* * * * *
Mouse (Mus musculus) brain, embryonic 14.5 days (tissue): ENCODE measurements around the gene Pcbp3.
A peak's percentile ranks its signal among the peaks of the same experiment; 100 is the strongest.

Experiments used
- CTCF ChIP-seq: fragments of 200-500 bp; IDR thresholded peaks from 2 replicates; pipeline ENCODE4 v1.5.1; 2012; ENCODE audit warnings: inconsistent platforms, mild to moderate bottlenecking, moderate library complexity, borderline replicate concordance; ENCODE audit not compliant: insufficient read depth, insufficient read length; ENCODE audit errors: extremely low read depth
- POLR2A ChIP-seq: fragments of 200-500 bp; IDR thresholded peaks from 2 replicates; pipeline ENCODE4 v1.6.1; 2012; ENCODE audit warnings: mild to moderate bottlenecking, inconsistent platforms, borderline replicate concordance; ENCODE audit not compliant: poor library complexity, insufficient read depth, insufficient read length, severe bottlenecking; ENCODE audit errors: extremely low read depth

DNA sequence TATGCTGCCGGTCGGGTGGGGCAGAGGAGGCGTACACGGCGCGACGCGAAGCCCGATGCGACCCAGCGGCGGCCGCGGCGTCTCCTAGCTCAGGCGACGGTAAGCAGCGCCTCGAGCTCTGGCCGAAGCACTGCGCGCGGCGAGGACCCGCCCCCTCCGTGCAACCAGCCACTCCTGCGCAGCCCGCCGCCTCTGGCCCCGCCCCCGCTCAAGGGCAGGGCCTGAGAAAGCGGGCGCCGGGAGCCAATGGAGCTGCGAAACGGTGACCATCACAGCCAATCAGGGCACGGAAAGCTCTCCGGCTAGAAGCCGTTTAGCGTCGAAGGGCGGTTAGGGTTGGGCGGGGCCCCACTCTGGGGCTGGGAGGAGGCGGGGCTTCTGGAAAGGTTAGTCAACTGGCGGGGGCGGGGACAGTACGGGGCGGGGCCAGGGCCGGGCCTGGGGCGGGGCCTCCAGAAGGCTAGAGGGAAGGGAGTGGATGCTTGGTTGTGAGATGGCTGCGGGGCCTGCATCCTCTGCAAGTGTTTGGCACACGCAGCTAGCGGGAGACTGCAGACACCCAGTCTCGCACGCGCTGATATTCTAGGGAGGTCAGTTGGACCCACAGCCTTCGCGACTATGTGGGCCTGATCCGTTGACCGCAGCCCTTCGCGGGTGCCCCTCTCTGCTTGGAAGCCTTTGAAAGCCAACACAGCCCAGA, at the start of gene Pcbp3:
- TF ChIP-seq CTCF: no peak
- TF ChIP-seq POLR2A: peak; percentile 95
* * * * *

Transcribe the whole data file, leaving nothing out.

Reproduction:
Mouse (Mus musculus) brain, embryonic 14.5 days (tissue): ENCODE measurements around the gene Pcbp3.
A peak's percentile ranks its signal among the peaks of the same experiment; 100 is the strongest.

Experiments used
- CTCF ChIP-seq: fragments of 200-500 bp; IDR thresholded peaks from 2 replicates; pipeline ENCODE4 v1.5.1; 2012; ENCODE audit warnings: inconsistent platforms, mild to moderate bottlenecking, moderate library complexity, borderline replicate concordance; ENCODE audit not compliant: insufficient read depth, insufficient read length; ENCODE audit errors: extremely low read depth
- POLR2A ChIP-seq: fragments of 200-500 bp; IDR thresholded peaks from 2 replicates; pipeline ENCODE4 v1.6.1; 2012; ENCODE audit warnings: mild to moderate bottlenecking, inconsistent platforms, borderline replicate concordance; ENCODE audit not compliant: poor library complexity, insufficient read depth, insufficient read length, severe bottlenecking; ENCODE audit errors: extremely low read depth

DNA sequence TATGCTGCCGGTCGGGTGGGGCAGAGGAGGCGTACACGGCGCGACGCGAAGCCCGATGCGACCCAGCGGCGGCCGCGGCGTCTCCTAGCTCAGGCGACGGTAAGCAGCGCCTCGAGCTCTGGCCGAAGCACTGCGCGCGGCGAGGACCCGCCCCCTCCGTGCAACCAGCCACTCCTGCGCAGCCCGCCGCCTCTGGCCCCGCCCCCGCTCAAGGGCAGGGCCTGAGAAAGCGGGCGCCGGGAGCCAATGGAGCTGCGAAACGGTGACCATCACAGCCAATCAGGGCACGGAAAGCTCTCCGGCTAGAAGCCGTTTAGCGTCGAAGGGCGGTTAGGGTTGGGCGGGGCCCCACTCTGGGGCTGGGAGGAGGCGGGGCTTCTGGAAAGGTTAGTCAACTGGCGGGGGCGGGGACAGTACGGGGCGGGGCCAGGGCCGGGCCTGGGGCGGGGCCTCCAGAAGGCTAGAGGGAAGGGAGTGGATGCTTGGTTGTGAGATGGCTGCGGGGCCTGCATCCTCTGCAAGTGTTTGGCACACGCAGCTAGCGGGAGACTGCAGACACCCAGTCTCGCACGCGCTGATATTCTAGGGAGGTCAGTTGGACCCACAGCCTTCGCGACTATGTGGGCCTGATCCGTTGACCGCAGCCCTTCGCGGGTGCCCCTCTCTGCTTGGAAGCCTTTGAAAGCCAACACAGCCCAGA, at the start of gene Pcbp3:
- TF ChIP-seq CTCF: no peak
- TF ChIP-seq POLR2A: peak; percentile 95